There are films we all associate with our childhood. If, like me, you were born in the 1980s and did most of your growing up during the 1990s, these are most probably the ones you watched so many times that the tape inside the VHS cassette - either bought or, just as likely, recorded off one of four TV channels - began to wear out. Whilst franchises regularly aim for four (or more) entries in current mainstream cinema, during the closing decades of the 20th Century three was definitely the magic number, with firm favourites from my adolescence including the Indiana Jones and Back To The Future trilogies.
Despite this, Star Wars as a franchise never featured in my formative film experiences. Even when the much-anticipated first instalment of the prequel trilogy landed in 1999, I remember taking my seat in the cinema alongside friends of a similar age wondering what all the fuss was about. Where they had clearly had the mania surrounding Star Wars passed down to them from older relatives - most likely those who had experienced it first hand during the original trilogy's release in the late '70s and early '80s - my knowledge of the franchise was largely limited to the references which have continually pervaded pop culture.
As such, approaching a series so iconic in its mythology and with a fandom so utterly devoted as Star Wars, with absolutely no sense of personal nostalgia, feels a bit like picking apart the narrative structure and dramatic impact of the games someone else used to play as a child. The impending return to a galaxy far, far away with the release of Episode VII: The Force Awakens this year nonetheless seemed like a good reason to finally fill in this personal cinematic blind spot. One further note: rather than faffing about with attempts at tracking down the closest thing to the original releases, I opted for the Blu-ray editions and did my best to ignore the perpetual tinkering that has gone on in the intervening decades.
It's not hard to see how Episode IV: A New Hope captured the imagination of millions of young cinema goers back when it was simply called Star Wars. Luke Skywalker (Mark Hamill) is the archetypal youth out to prove himself and seek adventure, something which he soon finds himself thrown into head first. For those looking for a less clean cut action man to root for there's Han Solo (Harrison Ford), a chancer who writer and director George Lucas ensures stays firmly on the side of good even when acting in his own interests. Balancing matters out for the female contingent of the audience is Princess Leia (Carrie Fisher), who can handle both herself and a weapon and has no problem standing up to tyrannical power and cruelty in the form of Darth Vader (David Prowse, voiced by James Earl Jones).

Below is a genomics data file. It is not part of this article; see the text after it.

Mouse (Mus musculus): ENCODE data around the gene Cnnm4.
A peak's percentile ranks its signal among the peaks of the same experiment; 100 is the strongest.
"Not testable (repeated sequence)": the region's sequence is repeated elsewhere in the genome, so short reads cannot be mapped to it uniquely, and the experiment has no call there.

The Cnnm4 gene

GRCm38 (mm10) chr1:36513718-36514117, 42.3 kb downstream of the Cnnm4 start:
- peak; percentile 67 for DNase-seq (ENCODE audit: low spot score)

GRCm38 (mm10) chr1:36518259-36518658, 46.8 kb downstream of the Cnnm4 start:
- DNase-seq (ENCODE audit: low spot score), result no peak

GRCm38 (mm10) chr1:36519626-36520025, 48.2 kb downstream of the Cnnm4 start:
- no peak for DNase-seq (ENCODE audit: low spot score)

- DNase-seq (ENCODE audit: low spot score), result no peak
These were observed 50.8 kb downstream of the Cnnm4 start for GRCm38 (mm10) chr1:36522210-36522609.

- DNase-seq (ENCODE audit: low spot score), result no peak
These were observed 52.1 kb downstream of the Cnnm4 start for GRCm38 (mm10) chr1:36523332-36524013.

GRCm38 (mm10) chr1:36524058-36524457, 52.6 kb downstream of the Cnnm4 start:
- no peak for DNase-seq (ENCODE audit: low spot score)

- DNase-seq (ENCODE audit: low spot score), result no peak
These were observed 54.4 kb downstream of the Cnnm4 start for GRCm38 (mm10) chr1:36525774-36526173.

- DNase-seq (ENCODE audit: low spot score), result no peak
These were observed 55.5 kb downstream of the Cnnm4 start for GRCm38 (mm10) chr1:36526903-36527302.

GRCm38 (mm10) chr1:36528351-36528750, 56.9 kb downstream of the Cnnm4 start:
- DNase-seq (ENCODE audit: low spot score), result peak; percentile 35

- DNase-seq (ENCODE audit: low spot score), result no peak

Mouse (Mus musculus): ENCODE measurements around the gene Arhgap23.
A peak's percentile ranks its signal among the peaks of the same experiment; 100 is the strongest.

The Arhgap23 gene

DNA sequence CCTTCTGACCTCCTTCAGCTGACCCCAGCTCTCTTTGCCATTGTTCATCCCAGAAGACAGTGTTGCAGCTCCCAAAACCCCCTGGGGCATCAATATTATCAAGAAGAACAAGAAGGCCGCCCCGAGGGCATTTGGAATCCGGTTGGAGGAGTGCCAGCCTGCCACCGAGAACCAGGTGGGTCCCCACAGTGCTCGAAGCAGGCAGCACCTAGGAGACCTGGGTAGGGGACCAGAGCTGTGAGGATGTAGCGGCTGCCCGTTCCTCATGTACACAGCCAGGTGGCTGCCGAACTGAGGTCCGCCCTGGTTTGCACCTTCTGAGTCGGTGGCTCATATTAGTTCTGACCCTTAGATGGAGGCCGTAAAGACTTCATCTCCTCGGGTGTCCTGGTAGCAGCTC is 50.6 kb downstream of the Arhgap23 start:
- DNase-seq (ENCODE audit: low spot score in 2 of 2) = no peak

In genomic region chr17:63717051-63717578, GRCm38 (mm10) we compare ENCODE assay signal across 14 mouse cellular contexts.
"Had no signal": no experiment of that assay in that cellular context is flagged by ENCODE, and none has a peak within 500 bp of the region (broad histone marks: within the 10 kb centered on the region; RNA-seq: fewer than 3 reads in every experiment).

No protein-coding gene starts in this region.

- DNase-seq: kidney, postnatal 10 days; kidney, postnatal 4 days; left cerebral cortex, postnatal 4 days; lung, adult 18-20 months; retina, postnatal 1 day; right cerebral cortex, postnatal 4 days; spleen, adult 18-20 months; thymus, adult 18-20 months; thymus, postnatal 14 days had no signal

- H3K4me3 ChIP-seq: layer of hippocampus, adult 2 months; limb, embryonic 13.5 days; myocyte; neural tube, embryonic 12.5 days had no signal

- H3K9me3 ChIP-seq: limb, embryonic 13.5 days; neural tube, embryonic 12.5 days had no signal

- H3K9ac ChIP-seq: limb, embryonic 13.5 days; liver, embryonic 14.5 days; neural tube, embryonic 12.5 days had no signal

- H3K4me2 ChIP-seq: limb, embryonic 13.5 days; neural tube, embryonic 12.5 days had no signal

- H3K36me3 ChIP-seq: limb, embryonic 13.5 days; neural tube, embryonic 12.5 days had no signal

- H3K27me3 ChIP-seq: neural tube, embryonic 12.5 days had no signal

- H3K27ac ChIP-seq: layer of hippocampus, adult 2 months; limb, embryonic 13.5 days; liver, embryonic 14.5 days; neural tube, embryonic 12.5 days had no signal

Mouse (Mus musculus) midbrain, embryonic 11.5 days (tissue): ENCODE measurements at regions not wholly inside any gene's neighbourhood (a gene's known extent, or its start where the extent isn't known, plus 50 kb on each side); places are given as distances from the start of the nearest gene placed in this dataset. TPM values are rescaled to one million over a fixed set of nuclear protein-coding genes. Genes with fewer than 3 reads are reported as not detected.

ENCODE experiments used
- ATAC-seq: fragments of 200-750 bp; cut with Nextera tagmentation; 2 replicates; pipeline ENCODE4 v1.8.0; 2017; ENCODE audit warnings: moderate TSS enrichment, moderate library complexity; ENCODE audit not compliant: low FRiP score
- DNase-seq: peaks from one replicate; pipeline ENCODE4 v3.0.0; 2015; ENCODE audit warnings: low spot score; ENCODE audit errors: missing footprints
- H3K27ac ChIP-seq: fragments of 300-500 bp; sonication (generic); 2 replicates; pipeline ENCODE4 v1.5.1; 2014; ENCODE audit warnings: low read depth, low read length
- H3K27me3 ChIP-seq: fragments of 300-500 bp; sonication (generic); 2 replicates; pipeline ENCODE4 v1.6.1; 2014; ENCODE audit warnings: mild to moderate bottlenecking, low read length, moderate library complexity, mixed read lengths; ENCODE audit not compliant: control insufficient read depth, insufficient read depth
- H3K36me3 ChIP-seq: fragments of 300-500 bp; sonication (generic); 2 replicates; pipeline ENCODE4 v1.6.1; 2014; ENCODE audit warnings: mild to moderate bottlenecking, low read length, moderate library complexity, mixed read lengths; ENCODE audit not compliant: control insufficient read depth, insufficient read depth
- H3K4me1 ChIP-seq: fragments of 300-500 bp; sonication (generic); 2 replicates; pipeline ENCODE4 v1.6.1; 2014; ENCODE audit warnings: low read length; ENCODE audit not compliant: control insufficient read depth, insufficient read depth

On the surface at least, A New Hope continually presents a classic adventure in structure and execution. But there are also enough elements within Lucas' consistently good opening film that, when subjected to closer scrutiny, prevent it from ever becoming anything more than that. The second half is much more satisfying than the first, with Lucas loading the closing hour with much more action, leaving the opening sixty minutes feeling somewhat lacking in comparison.
Whilst some of this is made up for through the deft introduction of a great deal of lore largely through Obi-Wan Kenobi (Alec Guinness), other points that attempt to build character and emotion fall through. The murder of Luke's Uncle Owen (Phil Brown) and Aunt Beru (Shelagh Fraser) is a prime example: both characters lack the development to make their deaths resonate, in turn stifling the emotional arc of Luke. Lucas has further trouble handling emotion elsewhere with Leia, undermining the important early decision to make the character more than a simple damsel in distress. The entire scene showing the destruction of Alderaan, for example, is seriously bungled in terms of Leia's characterisation, making her seem both weak and easily manipulated in a manner that contradicts what is shown elsewhere.
There are other plot points here and there which feel somewhat clumsy - C-3PO (Anthony Daniels) and R2-D2's (Kenny Baker) easy escape from Imperial forces early on becomes more problematic the further you get into the Star Wars universe. Nonetheless, there's still more than enough within A New Hope to make it enjoyable throughout, although it seems fair to say that it's iconic status was almost certainly cemented at least in part by the consistently superior Episode V: The Empire Strikes Back.